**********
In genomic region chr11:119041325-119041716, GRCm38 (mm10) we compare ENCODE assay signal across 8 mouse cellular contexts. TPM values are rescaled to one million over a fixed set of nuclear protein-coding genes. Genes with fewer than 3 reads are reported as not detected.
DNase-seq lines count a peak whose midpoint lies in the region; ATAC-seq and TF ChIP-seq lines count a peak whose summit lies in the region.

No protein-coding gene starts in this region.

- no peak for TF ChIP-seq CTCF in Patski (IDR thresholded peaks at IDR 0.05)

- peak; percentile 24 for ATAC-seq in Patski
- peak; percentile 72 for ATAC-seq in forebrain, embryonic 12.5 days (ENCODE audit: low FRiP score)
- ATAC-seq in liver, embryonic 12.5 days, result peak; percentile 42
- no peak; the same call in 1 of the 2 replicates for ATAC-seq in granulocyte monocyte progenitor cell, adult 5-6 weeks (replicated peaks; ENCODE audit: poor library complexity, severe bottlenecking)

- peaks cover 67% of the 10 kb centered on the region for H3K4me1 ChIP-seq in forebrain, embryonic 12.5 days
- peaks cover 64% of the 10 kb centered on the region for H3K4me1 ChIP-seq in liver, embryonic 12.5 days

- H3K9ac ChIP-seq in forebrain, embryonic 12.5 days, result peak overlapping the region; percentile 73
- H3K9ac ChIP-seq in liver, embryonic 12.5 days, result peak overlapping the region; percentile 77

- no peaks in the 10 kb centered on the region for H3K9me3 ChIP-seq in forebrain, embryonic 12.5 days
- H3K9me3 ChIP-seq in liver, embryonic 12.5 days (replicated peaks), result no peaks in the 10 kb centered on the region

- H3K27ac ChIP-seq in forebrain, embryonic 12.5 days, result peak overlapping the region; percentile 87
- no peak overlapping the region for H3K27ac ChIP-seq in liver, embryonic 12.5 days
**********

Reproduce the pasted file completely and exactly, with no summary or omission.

In genomic region chr11:119041325-119041716, GRCm38 (mm10) we compare ENCODE assay signal across 8 mouse cellular contexts. TPM values are rescaled to one million over a fixed set of nuclear protein-coding genes. Genes with fewer than 3 reads are reported as not detected.
DNase-seq lines count a peak whose midpoint lies in the region; ATAC-seq and TF ChIP-seq lines count a peak whose summit lies in the region.

No protein-coding gene starts in this region.

- no peak for TF ChIP-seq CTCF in Patski (IDR thresholded peaks at IDR 0.05)

- peak; percentile 24 for ATAC-seq in Patski
- peak; percentile 72 for ATAC-seq in forebrain, embryonic 12.5 days (ENCODE audit: low FRiP score)
- ATAC-seq in liver, embryonic 12.5 days, result peak; percentile 42
- no peak; the same call in 1 of the 2 replicates for ATAC-seq in granulocyte monocyte progenitor cell, adult 5-6 weeks (replicated peaks; ENCODE audit: poor library complexity, severe bottlenecking)

- peaks cover 67% of the 10 kb centered on the region for H3K4me1 ChIP-seq in forebrain, embryonic 12.5 days
- peaks cover 64% of the 10 kb centered on the region for H3K4me1 ChIP-seq in liver, embryonic 12.5 days

- H3K9ac ChIP-seq in forebrain, embryonic 12.5 days, result peak overlapping the region; percentile 73
- H3K9ac ChIP-seq in liver, embryonic 12.5 days, result peak overlapping the region; percentile 77

- no peaks in the 10 kb centered on the region for H3K9me3 ChIP-seq in forebrain, embryonic 12.5 days
- H3K9me3 ChIP-seq in liver, embryonic 12.5 days (replicated peaks), result no peaks in the 10 kb centered on the region

- H3K27ac ChIP-seq in forebrain, embryonic 12.5 days, result peak overlapping the region; percentile 87
- no peak overlapping the region for H3K27ac ChIP-seq in liver, embryonic 12.5 days